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Drentsche Partridge Dog Association

Drentsche Partridge Dog Association

Date: September 28, 2018

“We strive for healthy dogs”

An all-round hunting dog, self-willed, intelligent, affectionate and tough, the Dutch Partridge Dog, also called a ‘Drent’ is a versatile pointer dog, according to Madelien Atema of the Vereniging De Drentsche Patrijshond (Drentsche Partridge Dog Association). On behalf of the association she manages all information about the breed with ZooEasy. “We strive for dogs that are as healthy as possible.”

Monitoring dogs
Madelien Atema is secretary of the breeding policy committee and register administrator. The association registers the dogs for 25 years via ZooEasy. “We monitor the status of the breed. The Drent is a small, indigenous breed. That is why we must pay close attention to inbreeding and kinship. Breeders and owners of dogs also give us information about their own animals. For example, their behavior, health, work diplomas and exhibition results. We also send an annual health survey to owners of dogs that are three and six years old. We process all information in our register. That is an important source for the breeding policy of the association.”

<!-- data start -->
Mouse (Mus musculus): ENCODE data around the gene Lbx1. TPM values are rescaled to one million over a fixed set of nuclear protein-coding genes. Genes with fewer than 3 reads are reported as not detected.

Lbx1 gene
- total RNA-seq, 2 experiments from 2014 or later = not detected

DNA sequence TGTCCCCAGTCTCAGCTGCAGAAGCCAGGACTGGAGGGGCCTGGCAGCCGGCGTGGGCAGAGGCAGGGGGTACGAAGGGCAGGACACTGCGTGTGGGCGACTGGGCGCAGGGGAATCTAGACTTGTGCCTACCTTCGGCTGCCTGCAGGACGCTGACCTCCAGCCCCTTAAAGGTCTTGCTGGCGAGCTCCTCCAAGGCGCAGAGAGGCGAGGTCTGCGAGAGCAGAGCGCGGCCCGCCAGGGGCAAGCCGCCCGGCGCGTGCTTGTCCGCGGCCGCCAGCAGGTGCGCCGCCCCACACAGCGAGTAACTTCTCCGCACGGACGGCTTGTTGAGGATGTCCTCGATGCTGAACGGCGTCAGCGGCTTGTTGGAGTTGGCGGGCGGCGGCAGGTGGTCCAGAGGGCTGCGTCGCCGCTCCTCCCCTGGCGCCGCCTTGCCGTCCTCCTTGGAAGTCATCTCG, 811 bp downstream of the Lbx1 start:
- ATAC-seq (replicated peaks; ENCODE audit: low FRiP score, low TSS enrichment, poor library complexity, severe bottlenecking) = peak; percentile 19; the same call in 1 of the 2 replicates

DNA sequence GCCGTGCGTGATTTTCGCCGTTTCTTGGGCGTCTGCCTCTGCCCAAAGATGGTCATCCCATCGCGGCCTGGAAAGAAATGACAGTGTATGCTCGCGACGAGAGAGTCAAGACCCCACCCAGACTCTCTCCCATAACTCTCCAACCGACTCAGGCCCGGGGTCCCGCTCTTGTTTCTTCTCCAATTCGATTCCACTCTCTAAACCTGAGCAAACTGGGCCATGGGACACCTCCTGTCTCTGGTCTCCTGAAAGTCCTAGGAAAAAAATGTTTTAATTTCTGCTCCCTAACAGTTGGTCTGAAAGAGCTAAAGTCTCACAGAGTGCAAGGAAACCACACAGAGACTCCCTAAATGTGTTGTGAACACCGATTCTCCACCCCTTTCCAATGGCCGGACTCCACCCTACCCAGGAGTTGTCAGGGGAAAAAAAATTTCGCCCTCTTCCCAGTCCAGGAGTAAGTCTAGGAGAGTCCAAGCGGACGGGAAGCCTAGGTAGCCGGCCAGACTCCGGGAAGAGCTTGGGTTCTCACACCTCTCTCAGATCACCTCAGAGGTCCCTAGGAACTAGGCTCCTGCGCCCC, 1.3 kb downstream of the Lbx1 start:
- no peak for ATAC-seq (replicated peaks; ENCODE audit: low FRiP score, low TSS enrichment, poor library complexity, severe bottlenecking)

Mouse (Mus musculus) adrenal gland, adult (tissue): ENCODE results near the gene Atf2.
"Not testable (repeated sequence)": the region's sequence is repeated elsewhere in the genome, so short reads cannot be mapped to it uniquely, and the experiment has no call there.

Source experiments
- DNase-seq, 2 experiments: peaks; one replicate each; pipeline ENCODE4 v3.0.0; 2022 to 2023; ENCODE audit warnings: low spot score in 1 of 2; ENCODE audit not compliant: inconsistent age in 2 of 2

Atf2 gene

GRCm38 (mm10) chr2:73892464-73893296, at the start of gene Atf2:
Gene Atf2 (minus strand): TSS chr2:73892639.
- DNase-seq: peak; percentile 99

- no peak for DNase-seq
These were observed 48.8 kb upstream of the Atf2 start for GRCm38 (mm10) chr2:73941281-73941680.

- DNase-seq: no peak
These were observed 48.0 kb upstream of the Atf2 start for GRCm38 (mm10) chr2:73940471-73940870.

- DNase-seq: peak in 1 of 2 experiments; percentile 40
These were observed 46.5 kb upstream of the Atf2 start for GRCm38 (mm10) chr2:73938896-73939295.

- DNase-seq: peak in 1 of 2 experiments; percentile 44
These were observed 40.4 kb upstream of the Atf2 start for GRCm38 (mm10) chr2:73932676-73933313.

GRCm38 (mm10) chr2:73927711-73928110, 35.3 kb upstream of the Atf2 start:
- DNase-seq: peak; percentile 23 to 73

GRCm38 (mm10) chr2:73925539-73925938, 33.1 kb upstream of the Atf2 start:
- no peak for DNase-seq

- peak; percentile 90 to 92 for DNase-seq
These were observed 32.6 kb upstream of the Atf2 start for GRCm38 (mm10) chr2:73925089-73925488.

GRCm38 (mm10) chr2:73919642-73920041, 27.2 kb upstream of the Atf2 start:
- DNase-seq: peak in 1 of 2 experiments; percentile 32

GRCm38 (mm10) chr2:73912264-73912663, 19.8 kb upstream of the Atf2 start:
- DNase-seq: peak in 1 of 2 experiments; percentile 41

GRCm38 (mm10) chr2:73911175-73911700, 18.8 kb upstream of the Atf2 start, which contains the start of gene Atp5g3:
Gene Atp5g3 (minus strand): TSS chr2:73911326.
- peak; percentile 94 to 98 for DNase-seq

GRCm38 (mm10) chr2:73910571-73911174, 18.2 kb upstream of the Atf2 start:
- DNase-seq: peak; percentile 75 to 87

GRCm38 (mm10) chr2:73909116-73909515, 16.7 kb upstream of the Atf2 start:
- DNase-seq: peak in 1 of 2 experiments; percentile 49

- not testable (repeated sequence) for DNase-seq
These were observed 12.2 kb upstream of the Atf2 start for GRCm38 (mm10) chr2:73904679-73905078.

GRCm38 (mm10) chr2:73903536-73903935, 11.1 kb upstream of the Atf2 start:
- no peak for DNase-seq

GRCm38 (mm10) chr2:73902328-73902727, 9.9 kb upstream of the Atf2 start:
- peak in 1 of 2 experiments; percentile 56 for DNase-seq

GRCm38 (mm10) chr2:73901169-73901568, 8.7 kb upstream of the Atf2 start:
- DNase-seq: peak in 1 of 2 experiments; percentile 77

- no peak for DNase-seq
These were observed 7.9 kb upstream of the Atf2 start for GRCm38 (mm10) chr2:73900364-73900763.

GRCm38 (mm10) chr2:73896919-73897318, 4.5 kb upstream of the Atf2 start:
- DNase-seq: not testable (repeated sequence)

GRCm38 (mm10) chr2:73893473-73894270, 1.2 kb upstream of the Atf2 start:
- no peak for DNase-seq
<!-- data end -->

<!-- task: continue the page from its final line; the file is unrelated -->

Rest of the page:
Handy for breeders
The breeders then decide which dogs they will breed with, based on the breeding policy, which can be found in the Association’s Breeding Regulations, and information from the database. Madelien, who also occasionally breeds a litter, says: “The breeders make test nests in ZooEasy. Relationship and health are important, but breeders also look at exhibition results and job results. With that knowledge, they decide with which combination they can improve the breed.”

Volunteers, with outside help
The association works with volunteers. “We can inform ourselves thoroughly, but now heritability is so important, you have to have a good knowledge of genetics before you can set up a breeding policy”, says Madelien. That is why De Vereniging De Drentsche Patrijshond calls for help from experts, such as the Dutch Stichting Zeldzame Huisdieren (Rare Pets Foundation), if necessary. “We then provide all the information they need for a good analysis. With their insights and advice we make better choices for our breeding policy.”

Tips for starting associations
Madelien Atema is well versed in the registration possibilities for dogs. She has some tips for starting associations: “Think carefully how and what you want to register. Make sure you can easily find it again. Make good agreements with your team so that you enter the data in the same way. And try everything out, because you cannot easily do something wrong. Now that I think about it, I think we can’t continue our valuable work without the database!”